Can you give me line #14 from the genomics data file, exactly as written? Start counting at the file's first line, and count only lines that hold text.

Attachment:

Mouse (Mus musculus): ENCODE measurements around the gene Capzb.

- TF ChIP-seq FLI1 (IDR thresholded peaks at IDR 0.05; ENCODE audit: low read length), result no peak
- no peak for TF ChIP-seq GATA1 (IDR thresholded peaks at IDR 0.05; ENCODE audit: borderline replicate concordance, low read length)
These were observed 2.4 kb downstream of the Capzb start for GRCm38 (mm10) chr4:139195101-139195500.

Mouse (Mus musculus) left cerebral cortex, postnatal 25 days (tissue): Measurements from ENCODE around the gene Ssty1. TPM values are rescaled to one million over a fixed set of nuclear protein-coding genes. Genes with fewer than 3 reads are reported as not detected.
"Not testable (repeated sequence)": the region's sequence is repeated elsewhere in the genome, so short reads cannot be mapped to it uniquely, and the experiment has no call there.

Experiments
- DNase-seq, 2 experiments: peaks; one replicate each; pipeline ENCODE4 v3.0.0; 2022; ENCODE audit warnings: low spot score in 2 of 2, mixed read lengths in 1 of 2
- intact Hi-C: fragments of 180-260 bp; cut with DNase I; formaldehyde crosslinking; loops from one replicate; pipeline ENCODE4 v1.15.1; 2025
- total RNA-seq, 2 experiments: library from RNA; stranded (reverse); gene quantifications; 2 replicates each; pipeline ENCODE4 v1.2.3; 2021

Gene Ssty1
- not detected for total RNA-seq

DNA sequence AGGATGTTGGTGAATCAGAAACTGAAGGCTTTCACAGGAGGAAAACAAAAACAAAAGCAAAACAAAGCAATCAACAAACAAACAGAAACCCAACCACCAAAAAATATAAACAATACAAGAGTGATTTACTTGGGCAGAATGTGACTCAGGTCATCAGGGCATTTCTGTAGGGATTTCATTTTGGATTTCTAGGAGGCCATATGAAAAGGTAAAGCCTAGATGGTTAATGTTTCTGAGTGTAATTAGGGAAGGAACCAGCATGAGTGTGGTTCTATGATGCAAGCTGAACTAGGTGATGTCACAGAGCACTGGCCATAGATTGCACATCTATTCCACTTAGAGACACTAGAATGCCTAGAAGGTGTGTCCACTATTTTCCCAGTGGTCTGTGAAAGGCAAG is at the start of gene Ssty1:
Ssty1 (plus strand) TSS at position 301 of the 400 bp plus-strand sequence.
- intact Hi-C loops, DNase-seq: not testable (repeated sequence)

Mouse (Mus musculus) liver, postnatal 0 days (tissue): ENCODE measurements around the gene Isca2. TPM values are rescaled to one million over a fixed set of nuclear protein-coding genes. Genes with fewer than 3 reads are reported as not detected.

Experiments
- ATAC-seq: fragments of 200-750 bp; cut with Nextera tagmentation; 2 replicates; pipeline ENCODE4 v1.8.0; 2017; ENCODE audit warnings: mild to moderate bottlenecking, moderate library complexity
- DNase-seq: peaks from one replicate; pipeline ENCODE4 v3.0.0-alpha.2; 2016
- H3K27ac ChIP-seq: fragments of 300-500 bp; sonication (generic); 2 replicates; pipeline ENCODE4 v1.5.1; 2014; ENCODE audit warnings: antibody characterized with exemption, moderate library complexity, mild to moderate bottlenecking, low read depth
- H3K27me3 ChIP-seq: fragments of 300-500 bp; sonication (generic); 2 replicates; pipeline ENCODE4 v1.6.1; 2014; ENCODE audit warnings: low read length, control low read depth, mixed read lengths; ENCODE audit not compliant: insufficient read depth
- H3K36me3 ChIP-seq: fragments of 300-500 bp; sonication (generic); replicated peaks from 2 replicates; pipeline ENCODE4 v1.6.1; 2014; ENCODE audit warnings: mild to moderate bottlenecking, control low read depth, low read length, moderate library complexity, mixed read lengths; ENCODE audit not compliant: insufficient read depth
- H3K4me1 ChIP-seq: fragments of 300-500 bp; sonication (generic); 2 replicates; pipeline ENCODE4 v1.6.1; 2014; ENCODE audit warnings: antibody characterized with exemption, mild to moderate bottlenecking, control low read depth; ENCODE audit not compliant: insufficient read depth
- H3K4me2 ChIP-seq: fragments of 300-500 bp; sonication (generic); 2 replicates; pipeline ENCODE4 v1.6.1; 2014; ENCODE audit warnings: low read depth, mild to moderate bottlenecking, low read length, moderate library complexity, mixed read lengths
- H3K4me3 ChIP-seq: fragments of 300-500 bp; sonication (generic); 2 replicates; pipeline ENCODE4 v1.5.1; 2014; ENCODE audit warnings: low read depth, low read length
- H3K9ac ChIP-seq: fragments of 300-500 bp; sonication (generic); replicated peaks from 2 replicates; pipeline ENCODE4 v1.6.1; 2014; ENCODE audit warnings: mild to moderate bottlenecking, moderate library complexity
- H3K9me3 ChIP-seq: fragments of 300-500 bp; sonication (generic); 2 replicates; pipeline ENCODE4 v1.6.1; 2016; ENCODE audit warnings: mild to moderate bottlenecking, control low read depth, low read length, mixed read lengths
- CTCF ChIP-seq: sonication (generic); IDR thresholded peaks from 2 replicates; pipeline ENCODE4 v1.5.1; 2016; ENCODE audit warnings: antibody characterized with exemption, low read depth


Ssty1 (plus strand) TSS at position 301 of the 400 bp plus-strand sequence.